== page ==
This is a collection of, admittedly, narrow themed essays about German-Jewish Literature.
Reitter admits, up front, that his graduate degree in German Studies isn't very marketable and that writing a book like this was one of his best career options that matches his genuine interest in getting his dissertation to the public eye. I thank Reitter for adding this to the preface because it helped put my mind in the proper mode for reading what followed.
Though Reitter said this was intended to not be an academic work, throughout the reading I was continually grateful that I had a background in philosophy. The essays in this book read like philosophers critiquing other philosophers for their techniques, their findings, their faults and their successes. The vocabulary, as well, seems geared towards academics. Almost every essay had me reaching for the dictionary.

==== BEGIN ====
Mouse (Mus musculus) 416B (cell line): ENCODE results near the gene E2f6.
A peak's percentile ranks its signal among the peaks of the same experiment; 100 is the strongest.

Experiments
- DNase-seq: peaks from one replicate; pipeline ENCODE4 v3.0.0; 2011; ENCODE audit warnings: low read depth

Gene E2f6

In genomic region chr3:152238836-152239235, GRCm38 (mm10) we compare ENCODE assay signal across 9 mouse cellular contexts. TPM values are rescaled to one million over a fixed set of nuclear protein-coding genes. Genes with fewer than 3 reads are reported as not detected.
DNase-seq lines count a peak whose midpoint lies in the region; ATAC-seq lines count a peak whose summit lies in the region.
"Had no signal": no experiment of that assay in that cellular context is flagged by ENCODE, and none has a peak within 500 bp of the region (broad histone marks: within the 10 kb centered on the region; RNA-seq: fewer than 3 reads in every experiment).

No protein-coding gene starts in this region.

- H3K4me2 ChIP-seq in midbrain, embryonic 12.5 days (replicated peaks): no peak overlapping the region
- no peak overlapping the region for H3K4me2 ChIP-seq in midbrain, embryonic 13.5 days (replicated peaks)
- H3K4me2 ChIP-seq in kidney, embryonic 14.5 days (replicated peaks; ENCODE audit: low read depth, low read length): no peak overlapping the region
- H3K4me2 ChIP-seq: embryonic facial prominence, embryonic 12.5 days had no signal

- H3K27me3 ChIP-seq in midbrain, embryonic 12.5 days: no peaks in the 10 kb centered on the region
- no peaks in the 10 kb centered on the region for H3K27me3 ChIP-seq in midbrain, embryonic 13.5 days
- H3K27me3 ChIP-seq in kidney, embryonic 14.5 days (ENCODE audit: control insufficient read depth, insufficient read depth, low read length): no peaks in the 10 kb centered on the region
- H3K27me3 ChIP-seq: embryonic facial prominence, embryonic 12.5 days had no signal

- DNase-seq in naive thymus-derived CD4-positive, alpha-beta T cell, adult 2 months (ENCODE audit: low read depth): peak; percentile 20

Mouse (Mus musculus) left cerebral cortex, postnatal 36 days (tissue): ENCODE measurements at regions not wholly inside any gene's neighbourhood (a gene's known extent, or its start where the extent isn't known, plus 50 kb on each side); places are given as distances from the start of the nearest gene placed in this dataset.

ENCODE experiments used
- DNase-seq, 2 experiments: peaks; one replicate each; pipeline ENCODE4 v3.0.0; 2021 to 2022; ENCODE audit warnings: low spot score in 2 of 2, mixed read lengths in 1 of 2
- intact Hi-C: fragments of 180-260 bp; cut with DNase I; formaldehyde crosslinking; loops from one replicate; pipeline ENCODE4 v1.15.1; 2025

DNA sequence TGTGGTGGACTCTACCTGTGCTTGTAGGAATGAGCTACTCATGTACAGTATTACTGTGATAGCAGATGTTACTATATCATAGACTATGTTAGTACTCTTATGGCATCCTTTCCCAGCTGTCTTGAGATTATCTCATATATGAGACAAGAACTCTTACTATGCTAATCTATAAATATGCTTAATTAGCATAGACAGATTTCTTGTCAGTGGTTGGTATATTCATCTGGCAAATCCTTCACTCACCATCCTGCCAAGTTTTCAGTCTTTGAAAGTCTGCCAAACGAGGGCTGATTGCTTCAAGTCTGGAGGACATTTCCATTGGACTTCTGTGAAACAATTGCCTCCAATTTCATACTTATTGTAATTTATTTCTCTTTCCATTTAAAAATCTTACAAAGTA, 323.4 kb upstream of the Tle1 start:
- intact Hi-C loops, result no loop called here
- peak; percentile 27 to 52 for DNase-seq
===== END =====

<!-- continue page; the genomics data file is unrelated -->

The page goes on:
That being said, I feel that this book would be beneficial to a course on German-Jewish Studies or Literary Criticism. Graduate or Undergraduate I'm not sure. But it is well written and definitely well researched. If you are at all interested in literary criticism or German-Jewish literature, I do recommend it. 3.5 Hoots!
*This book was provided on Netgalley for free in exchange for an honest review. This has no affect on my review.